You may never have heard of Charlie and Milo McConnel but they are two young boys who are about to steal your heart. Their parents, Dan and Julie share pictures of their sons online and people can’t get enough of it. You can find the twins posted online in pictures and videos that have to do with their general daily lives.
Although this is something that is being done more and more frequently today, their normal lives are something that has inspired people around the world. In fact, they have actually gone viral because they were born with Down syndrome.
Most people have heard about Down syndrome but they may not be fully aware of what it is. It’s a condition that is hereditary and results in slower physical and slower brain development. Most families with children who have Down syndrome face specific challenges. It could include learning problems, health complications and other issues.
Dan and Julie are doing more than posting pictures of their children, they are supporting others who are raising children with Down syndrome. There may be some issues associated with raising these children but there are also many joys involved with it as well.
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World Down Syndrome Day 2019! . This was our fourth World Down Syndrome Day celebration and I love looking back at how the boys have grown over the years. For the first time, both Charlie and Milo for to run all over the blue field at @boisestateuniversity! No strollers, no walkers. . A huge thank you to our local Down syndrome association for putting on this great party! @tvdsa_insta . Be sure to swipe and check out Spin Doctor Charlie. And I think our first family pyramid was a huge success. Although we may never get the bits of blue turf out of our socks… . #worlddownsyndromeday19 #wdsd19 #boisestatefootball #boisestatebroncos #gobigblue #smurfturf #downsyndromerocks #nothingdownaboutit #rockthe21 @kalechipsnw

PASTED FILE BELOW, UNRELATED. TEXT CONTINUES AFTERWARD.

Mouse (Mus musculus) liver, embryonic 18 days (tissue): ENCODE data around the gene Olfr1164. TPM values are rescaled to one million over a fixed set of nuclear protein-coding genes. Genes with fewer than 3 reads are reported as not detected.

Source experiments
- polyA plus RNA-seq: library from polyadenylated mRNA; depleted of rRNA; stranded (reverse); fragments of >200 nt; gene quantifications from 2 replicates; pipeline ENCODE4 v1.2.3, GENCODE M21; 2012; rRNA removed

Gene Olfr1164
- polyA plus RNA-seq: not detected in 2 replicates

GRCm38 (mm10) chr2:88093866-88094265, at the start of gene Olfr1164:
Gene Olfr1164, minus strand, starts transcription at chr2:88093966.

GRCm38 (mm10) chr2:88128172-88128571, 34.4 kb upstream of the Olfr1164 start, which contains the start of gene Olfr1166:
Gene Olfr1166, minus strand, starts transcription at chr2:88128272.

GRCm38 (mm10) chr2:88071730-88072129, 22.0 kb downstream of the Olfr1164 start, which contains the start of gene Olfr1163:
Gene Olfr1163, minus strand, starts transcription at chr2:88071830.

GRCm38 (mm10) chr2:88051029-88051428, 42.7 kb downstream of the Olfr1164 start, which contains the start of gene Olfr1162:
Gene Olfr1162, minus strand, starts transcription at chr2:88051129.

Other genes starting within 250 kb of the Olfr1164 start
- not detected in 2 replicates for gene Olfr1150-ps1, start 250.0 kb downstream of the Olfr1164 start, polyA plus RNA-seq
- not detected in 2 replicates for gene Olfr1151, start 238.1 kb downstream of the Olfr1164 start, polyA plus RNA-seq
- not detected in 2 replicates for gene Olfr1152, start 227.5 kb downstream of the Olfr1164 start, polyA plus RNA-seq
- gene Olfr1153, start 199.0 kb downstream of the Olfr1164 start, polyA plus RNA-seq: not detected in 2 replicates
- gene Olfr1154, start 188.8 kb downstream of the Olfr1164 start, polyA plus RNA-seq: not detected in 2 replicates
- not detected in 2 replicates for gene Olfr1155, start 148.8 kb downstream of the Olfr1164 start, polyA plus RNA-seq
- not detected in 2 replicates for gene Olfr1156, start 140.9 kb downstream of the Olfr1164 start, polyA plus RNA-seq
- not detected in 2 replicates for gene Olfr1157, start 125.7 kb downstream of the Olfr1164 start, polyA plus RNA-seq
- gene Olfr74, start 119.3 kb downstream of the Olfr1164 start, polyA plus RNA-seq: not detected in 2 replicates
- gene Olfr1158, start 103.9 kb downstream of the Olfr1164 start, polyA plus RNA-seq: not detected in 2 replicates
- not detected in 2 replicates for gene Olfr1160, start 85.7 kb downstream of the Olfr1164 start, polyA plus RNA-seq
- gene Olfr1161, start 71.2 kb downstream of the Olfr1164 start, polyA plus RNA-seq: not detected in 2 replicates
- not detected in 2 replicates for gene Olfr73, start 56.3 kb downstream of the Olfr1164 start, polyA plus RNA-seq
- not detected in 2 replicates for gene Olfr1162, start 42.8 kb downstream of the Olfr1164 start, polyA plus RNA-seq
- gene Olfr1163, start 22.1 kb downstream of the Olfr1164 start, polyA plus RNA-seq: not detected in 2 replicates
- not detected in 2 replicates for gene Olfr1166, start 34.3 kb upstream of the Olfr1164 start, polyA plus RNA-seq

Julie and Dan are trying to get beyond the bad information that often surrounds Down syndrome. The pictures show how much joy is in such a family.
‘My hope is to attract families that are receiving a diagnosis of Down syndrome for their child because that can be really scary. I hope that people will find us, and see that this is what life can be like,” the twins’ mom shared with reporters. “It can be fun, it’s full of love, it’s not scary. We have no regrets, and there is so much joy in our lives, and I hope that people will see that.”
Society has changed in recent years and people are becoming more and more aware of how this condition works. There is still a lot of fear that surrounds the unknown, however, so sometimes, barriers need to be overcome when these children grow up. It could include getting married, finding a job or even raising the family.
The McConnels are working on creating a space online where parents can learn more about Down syndrome. It can help them to make sense of a diagnosis and to discover the good parts of having them as part of your family.
Julie McConnel said that social media networks had helped her and her husband when the twins were diagnosed. She also discovered that she wanted to help others in the same way.
“It takes them a little longer to meet milestones, but when they meet goals we celebrate like no other parents alive,” mentioned Julie. “We throw a party and we’re so excited for them when they accomplish those things.”
Milo and Charlie are not identical twins and it is very rare that both of them would be born with Down syndrome. The odds are close to one in 14 million so Julie and Dan are happy that they can offer comfort and knowledge to other parents that may be going through something similar.
Dan, the twins’ Dad, said: “It’s big to show everyone else that we are here, and there are all these kids in our community, and we hope that they will see us and remember us and that things will continue to change in our communities with lots of acceptance.”
Julie added: “We’re standing on the shoulders of other parents that have paved the way for all these things to happen and it’s an exciting time to have a child with Down syndrome…I want to see them grow up and do whatever they want to do.”